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The Future of Work: How Your Agency Can Usher in a New Era of Workplace Productivity


The typical office cubicle. The typical office cubicle.

Does this look familar? For many people, an office packed with cubicles has been the reality of a workplace for decades. Cubicles shut you off from the rest of the team, giving you a false sense of privacy and creating office "silos". Even in offices where collaboration and creativity are paramount (such as agencies), the cubicle has reigned supreme.

But the world of work is changing, and the modern office is driven by the needs of the staff. In 2020, half of the workforce in the US is going to comprise of Millenials (Gen Y) – the digital natives who are comfortable with technology use in every facet of their lives. The influx of millenials will continue to have a profound impact on the way the office of the future will operate.

People over productivity – and companies embracing this principle are reaping the rewards. Staff are requiring work to fit around their lives, and not the other way around.

In May 2013, Chess Media Group surveyed 605 employees – more than half from multi-national companies – about their use of collaboration and social technology at work. The results identified three key areas of workplace life that are changing – and are most in demand for change. We'll discuss these below:

1. The Future Agency Uses Enterprise Social and Collaboration Tools


Collaboration is everything. Collaboration is everything.

Imagine your agency in 10 years time. Chances are, things are drastically different. For one thing, the types of campaigns you work on will have changed. You may be working on realistic projected holograms, on advertising signage for space shuttles, or packaging for 3D-printed food. But the way you work will also be different; do you imagine your staff are still sitting at desks, headphones jammed in their ears, working quietly away on their own individual projects?

The change to a more collaborative workplace has already begun. Two-thirds of workers use some kind of social/collaborative tool in the workplace, and 64% have been using these tools for more than 18 months. So an astonishing amount of collaboration between employees already goes on. But what are employees using these tools for?

In the Chess survey, workers were asked why they use social and collaboration technology. The top ten reasons were:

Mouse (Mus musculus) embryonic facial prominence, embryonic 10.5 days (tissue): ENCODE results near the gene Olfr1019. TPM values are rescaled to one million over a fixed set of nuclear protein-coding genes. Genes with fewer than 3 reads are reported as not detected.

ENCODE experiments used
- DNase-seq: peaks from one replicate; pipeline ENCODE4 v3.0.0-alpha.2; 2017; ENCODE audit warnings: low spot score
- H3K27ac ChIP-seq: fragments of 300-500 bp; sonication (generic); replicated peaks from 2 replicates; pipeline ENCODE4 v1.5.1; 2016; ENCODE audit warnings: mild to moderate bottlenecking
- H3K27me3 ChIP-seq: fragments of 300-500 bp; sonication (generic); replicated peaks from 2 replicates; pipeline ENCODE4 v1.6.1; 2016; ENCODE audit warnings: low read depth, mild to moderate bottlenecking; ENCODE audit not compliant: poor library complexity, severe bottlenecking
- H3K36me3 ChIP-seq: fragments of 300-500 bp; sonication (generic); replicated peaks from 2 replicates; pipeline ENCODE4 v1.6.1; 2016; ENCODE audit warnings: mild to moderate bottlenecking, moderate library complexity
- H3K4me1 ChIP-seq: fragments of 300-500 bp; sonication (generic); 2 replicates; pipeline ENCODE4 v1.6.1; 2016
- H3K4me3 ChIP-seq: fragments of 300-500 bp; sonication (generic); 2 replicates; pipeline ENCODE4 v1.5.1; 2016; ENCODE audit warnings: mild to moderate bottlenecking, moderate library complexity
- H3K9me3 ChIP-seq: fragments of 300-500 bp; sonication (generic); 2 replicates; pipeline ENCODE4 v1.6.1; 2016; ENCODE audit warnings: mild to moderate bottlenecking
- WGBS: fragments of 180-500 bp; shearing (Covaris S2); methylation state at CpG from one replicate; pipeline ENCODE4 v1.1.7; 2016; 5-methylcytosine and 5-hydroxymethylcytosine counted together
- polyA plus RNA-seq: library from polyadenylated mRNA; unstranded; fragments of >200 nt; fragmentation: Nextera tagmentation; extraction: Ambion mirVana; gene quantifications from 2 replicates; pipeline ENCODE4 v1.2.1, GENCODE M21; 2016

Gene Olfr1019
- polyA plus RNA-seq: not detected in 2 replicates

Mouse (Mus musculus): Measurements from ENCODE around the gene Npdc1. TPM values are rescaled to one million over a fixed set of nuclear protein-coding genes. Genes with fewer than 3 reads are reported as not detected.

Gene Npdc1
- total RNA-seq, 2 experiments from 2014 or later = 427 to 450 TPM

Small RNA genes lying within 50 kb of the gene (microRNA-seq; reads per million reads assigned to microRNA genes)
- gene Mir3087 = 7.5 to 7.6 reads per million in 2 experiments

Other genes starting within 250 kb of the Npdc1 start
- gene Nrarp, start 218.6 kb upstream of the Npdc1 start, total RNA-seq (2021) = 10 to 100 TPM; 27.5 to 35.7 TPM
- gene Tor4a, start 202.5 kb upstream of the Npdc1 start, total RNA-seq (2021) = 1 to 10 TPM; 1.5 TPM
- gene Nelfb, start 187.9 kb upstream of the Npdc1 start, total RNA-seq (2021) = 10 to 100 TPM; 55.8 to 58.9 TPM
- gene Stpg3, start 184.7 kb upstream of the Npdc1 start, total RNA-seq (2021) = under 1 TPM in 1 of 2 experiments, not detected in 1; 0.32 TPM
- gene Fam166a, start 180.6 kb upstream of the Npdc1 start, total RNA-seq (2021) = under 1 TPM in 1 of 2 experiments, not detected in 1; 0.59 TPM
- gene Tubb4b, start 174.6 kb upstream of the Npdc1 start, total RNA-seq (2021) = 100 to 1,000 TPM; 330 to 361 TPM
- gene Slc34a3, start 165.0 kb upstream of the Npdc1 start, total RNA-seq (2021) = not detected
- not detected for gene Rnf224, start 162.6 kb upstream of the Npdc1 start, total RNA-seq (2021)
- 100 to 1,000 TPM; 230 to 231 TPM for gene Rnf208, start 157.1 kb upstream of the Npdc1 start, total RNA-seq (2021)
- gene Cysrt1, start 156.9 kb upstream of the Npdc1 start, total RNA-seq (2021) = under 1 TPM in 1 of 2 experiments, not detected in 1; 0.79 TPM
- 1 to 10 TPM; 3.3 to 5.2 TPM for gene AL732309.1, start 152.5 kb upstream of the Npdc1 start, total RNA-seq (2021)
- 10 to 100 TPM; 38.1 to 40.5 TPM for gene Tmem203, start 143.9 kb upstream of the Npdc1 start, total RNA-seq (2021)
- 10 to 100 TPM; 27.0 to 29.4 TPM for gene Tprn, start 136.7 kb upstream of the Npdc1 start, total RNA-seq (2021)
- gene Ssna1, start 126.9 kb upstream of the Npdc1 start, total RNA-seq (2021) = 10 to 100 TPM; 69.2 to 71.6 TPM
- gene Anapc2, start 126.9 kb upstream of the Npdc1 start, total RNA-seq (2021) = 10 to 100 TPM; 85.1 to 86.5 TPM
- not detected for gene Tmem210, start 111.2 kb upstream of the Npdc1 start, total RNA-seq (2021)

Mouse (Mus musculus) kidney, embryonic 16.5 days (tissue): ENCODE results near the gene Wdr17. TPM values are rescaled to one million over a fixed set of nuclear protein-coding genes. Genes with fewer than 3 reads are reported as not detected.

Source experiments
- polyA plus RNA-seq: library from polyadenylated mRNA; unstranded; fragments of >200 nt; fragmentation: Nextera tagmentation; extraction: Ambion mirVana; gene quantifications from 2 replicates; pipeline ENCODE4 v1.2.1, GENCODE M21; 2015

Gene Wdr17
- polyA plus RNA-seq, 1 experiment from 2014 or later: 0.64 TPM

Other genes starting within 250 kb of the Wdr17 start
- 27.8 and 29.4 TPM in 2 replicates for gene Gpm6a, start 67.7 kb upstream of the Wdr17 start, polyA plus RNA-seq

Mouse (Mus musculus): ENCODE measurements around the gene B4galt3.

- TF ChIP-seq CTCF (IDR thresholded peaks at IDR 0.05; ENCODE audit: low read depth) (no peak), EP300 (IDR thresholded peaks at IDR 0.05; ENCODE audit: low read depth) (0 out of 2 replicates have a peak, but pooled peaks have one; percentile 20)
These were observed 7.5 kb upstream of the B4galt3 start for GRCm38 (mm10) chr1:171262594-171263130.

• General communication (76%)

  • Peer-to-peer collaboration (69%)

  • To ask and answer questions (64%)

  • Share and retrieve files (52%)

  • Ideal generation and innovation (51%)

  • Project management (47%)

  • Reduce reliance on email (46%)

  • Stay current on what co-workers and partners are working on (46%)

  • Find subject matter experts (44%)

  • Stay current on company news and announcements (43%)

Workers need a quick way to connect with others in their team, with external contractors and stakeholders, and share information and resources that help them get their jobs done. With more people being away from the office (either telecommuting from home or working while "on the road", it is also good to have a form of collaborative communication that is easily accessible and usable from any device.

Email is no longer the best, or the only, way to communicate and collaborate in a work environment. Email clutter has meant that emails will often go unanswered or unseen, whereas social platforms that pop and beep and jump on your screen will be easy to spot and respond to instantly. Emails don’t contain dynamic elements, enabling multiple participants to make notes on a document, for example. Email is also more cumbersome and difficult to answer on mobile devices. For this reason, chat services like Yammer are much more accessible than email.

And there are other uses for this type of social technology. Many companies use collaborative channels to deliver training materials or link employees to interesting stories and podcasts online.

Bring Collaboration to Your Creative Agency Today.

  • Be a Collaboration Cheerleader – For your team to embrace collaborative working, they need a leader, and that leader must come from management. I nominate YOU. 49% of workers surveyed said that it’s important for them to see their managers engaging with their content shared on social sites, and 48% agree it’s important to see managers actively using the tools.

  • Create the Infrastructure – this means some deep-level understanding of exactly what you want to achieve with collaboration tools, and a good IT crew who understand how to make this happen.